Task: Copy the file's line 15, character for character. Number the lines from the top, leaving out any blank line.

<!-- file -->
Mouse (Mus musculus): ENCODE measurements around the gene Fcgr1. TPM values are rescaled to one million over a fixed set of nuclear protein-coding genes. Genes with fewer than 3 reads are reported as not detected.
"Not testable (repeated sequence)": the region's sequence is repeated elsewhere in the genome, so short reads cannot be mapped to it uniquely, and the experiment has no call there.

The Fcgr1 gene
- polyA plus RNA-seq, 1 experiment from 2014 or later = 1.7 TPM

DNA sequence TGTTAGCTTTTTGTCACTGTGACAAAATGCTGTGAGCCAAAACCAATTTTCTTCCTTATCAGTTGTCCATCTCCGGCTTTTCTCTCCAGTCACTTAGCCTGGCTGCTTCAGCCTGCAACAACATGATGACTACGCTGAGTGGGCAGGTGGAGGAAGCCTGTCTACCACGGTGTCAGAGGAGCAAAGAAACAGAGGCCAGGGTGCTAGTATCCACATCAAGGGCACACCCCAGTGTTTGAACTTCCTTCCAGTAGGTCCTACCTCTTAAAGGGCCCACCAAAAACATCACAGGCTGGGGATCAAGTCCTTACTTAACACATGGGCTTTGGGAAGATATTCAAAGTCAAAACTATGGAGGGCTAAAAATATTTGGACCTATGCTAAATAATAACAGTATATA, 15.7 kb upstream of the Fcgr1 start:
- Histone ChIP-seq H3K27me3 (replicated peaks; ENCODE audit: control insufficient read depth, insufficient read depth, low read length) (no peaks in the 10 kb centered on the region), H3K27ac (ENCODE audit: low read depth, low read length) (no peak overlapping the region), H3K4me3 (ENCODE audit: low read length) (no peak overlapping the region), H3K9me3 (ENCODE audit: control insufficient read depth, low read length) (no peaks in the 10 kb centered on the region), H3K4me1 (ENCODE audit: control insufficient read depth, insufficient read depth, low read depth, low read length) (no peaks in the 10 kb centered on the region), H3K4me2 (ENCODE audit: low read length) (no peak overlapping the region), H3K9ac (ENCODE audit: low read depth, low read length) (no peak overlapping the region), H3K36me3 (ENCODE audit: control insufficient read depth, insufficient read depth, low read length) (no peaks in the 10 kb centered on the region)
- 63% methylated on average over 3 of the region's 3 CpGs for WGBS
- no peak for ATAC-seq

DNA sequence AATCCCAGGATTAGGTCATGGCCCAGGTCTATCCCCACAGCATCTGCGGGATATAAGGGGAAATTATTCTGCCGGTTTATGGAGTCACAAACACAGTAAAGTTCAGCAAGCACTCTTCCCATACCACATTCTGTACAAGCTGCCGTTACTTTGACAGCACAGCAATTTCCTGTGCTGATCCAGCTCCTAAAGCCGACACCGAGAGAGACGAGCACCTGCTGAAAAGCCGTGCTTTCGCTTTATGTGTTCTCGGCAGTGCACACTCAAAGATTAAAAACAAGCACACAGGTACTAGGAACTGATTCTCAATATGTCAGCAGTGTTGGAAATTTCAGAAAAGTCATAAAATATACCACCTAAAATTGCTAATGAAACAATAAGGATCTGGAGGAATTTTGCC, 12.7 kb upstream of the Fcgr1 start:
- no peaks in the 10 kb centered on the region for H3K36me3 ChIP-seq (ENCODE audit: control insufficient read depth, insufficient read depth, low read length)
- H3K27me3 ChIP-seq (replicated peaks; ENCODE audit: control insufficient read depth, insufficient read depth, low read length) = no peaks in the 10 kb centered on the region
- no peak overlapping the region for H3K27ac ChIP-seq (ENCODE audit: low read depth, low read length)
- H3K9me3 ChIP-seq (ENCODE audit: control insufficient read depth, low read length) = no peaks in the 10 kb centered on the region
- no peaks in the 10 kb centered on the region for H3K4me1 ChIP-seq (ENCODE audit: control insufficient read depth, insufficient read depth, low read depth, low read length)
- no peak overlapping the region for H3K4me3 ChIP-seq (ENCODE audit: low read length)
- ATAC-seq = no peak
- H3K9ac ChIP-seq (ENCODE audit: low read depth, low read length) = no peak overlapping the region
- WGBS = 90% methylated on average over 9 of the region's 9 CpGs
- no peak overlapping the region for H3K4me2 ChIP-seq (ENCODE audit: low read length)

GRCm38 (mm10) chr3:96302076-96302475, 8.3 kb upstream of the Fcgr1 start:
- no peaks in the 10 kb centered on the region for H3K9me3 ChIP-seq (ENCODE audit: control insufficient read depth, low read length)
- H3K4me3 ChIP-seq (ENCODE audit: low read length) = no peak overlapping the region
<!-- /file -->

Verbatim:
- no peak overlapping the region for H3K4me3 ChIP-seq (ENCODE audit: low read length)